There are two general methods by which governments can reduce greenhouse gas emissions: by putting a price on carbon (via a carbon tax or cap-and-trade), or by mandating higher efficiency standards. With cap-and-trade legislation deadlocked in Congress, the federal government has been moving to reduce personal GHG’s through higher efficiency standards.
The best known of these is the NHTSA’s CAFE (Corporate Average Fuel Economy) regulations, which require manufacturers to produce more fuel efficient vehicles. The arguments for and against CAFE have received a lot of attention. On the one hand, it promises to reduce pollution and save motorists money on gas. On the other, it may increase the cost of new vehicles.
Unlike with CAFE, the Department of Energy’s upcoming increase in furnace and air conditioner efficiency standards has received little media attention.The potential environmental benefits from this upgrade are significant, as heating & cooling is the second largest source of personal greenhouse gas emissions (behind transportation) and the average furnace produces more ghg’s than the average car (in northern states, at least). But for some home and business owners the new systems could potentially cost a few hundred dollars more to install.
The new standards call for all furnaces installed after May 1, 2013 in Northern States (which include Alaska, Colorado, Connecticut, Idaho, Illinois, Indiana, Iowa, Kansas, Maine, Massachusetts, Michigan, Minnesota, Missouri, Montana, Nebraska, New Hampshire, New Jersey, New York, North Dakota, Ohio, Oregon, Pennsylvania, Rhode Island, South Dakota, Utah, Vermont, Washington, West Virginia, Wisconsin, and Wyoming) to be at least 90% efficient (up from the current 80%). Starting January 1st, 2015 all air conditioners sold in Southern States (all states not in the previous list) must be at least 14 SEER, up from the current 13 SEER standard.
Some clear advantages of these upgraded standards, via the ASE:
- The monetary savings amount to an average of about $100 per U.S. household, per year.
- Between now and 2030, the agreement will save 3.7 quadrillion Btu of energy, or enough to meet the energy needs of the Commonwealth of Virginia or the states of Georgia, Massachusetts, Michigan, Missouri, or North Carolina for a year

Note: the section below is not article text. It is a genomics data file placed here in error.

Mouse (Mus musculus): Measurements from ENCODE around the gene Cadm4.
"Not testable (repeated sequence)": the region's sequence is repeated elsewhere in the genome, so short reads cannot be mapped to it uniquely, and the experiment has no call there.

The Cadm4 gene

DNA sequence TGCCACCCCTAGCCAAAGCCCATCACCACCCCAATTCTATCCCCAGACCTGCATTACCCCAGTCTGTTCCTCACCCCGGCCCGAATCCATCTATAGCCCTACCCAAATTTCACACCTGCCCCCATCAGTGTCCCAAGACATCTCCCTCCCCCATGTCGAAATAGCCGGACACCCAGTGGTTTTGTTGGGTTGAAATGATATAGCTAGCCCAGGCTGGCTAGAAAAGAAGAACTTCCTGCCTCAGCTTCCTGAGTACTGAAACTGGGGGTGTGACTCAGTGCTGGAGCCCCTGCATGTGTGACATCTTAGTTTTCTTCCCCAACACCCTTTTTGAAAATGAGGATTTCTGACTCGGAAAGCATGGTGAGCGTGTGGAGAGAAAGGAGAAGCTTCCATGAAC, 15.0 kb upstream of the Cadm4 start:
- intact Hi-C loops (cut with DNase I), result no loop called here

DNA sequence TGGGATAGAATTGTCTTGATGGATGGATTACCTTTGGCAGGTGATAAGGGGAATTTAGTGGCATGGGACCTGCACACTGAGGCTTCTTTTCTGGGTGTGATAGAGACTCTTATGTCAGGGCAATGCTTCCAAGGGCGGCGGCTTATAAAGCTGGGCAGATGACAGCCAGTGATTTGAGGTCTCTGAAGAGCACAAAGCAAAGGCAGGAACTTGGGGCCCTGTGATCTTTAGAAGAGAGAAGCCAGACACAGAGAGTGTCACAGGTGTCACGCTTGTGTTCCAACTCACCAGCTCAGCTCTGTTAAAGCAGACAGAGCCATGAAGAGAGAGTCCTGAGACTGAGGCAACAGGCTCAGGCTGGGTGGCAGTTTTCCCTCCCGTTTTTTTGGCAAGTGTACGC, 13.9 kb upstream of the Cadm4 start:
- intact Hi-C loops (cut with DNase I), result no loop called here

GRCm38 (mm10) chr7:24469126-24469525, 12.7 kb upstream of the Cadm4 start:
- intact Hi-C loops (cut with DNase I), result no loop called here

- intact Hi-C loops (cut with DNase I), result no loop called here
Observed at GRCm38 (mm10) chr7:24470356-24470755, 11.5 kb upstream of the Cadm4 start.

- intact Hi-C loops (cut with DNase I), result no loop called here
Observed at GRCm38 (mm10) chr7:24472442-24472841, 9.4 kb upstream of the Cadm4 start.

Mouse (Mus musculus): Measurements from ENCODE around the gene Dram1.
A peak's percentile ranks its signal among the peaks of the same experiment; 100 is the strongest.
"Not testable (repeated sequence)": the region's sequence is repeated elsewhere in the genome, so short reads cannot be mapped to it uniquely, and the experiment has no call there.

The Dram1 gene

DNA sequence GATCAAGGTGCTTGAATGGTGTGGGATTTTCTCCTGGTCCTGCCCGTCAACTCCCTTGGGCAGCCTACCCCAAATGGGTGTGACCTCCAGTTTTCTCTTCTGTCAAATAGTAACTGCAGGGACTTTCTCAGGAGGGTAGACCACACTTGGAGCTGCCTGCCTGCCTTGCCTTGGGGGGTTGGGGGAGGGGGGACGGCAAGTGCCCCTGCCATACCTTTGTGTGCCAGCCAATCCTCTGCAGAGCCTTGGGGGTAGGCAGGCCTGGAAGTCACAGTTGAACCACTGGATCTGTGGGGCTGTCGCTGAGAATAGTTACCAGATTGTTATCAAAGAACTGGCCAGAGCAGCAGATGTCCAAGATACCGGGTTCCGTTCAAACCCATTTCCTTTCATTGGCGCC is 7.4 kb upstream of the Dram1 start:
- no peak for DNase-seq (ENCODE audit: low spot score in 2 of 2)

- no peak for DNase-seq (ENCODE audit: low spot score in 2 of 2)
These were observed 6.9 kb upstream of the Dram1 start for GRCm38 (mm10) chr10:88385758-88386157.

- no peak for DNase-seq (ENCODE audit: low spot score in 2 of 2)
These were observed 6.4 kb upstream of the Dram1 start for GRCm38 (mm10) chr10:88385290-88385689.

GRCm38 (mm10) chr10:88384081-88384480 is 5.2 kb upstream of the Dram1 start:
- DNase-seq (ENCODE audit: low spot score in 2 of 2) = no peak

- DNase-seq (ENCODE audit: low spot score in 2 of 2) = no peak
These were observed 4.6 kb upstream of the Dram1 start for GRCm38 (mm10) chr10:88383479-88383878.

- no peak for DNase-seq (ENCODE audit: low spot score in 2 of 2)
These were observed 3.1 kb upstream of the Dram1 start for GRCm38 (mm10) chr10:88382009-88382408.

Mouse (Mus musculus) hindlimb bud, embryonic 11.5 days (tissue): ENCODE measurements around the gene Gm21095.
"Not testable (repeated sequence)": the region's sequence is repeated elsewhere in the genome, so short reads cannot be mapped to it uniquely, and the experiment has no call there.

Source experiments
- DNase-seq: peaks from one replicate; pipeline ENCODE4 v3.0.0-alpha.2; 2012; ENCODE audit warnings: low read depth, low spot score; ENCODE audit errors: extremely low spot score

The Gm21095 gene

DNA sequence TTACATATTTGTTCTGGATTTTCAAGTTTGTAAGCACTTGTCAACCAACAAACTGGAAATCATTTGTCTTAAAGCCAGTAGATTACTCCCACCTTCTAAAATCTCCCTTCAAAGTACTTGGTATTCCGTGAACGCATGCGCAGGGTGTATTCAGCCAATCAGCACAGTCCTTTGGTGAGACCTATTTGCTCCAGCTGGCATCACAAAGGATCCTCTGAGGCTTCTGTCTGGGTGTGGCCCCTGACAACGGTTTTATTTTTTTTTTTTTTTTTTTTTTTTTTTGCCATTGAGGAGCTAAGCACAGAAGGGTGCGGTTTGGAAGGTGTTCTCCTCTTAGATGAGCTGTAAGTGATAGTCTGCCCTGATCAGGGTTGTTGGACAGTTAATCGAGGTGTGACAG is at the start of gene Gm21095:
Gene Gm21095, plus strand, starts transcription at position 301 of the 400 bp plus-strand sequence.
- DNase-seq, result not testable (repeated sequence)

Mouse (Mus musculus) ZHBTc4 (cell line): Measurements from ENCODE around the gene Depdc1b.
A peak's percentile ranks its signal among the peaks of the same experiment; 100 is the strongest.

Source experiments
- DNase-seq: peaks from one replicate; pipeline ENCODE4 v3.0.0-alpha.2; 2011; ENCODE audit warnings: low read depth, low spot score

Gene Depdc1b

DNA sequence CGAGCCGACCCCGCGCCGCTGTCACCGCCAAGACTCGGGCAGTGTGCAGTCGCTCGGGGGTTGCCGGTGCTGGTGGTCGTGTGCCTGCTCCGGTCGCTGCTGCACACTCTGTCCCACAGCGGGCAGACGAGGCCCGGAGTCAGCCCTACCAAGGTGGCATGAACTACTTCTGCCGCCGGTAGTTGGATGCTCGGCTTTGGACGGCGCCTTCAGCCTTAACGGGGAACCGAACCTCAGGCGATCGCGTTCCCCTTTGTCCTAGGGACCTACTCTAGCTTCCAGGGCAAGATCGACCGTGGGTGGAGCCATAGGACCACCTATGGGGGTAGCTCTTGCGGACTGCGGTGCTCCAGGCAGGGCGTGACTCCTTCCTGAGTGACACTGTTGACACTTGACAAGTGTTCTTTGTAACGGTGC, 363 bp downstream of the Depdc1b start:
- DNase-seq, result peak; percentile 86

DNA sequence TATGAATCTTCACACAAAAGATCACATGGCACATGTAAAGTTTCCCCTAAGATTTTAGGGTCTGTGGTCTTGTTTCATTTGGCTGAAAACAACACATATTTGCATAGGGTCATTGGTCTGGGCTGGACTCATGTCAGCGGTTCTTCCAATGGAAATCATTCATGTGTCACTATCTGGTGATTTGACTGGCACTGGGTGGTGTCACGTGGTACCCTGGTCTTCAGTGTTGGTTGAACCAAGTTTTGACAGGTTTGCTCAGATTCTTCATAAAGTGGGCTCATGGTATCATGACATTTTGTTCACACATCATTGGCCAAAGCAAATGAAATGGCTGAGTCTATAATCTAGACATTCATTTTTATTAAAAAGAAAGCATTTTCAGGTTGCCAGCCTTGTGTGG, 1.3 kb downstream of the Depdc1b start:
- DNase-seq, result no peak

- The agreement sets new construction/major renovation standards for each region that states may incorporate into their building codes.
14 SEER air conditioners have similar installation requirements to 13 SEER systems, and are not expected to cost much more. However, 90% efficient furnaces are more difficult to install than 80% models. They extract so much heat from the exhaust gasses that the water condenses, which requires the exhaust to be vented out the side of the building using plastic pipes, instead of the tin chimneys currently present in most buildings. A drain line must also be run to dispose of excess moisture. The installation can be much easier in some buildings than others.
As Charlie McCrudden, head of government relations for the Air Conditioning Contractors of America, recently remarked in Contracting Business magazine: “the blanket requirement for condensing furnaces in the North region will result in some prohibitively expensive installations when the contractor has to address the venting and condensate issues, along with remodeling the installation location.”
In some cases a 90%+ furnace could cost $1000 more to install than an 80% model would. In other cases, where remodelling around the installation is required, the installation could costs thousands more.
Since natural gas prices are at a 10-year low, high efficiency furnaces are often not an attractive investment for old building owners. In these tough economic times, contractors are finding only a limited number of building owners are willing to make large investments for environmental reasons. Without the upcoming rise in standards, the 80% efficient furnace would likely remain the choice for most homeowners.
In my opinion, the DOE should have instead imposed a tax of $300-$500 on all 80% efficient furnace installations. This would reduce the cost difference between an 80% and 90%+ installation to a point where most homeowners would make the jump. However, in homes where a 90%+ furnace is excessively difficult to install, an 80% efficient model could still be used.
As with any major energy efficiency upgrades to older facilities, owners will see an upfront cost. The key is that after the initial hiccup, there is potential for lifelong savings and better performance with newer units, there is marked improvement in real estate value and longterm value addition. The most important thing is educating owners with potential costs so they are better prepared in their decision making.
Jack Gregson is a heating & air conditioning technician for Good Guys Heating, Cooling & Plumbing. He installs energy efficient heating systems such as heat pumps and tankless water heaters, and also maintains older systems to keep them running as efficiently as possible. In his spare time, he enjoys staying informed on issues affecting the HVAC industry, energy conservation, and the environment.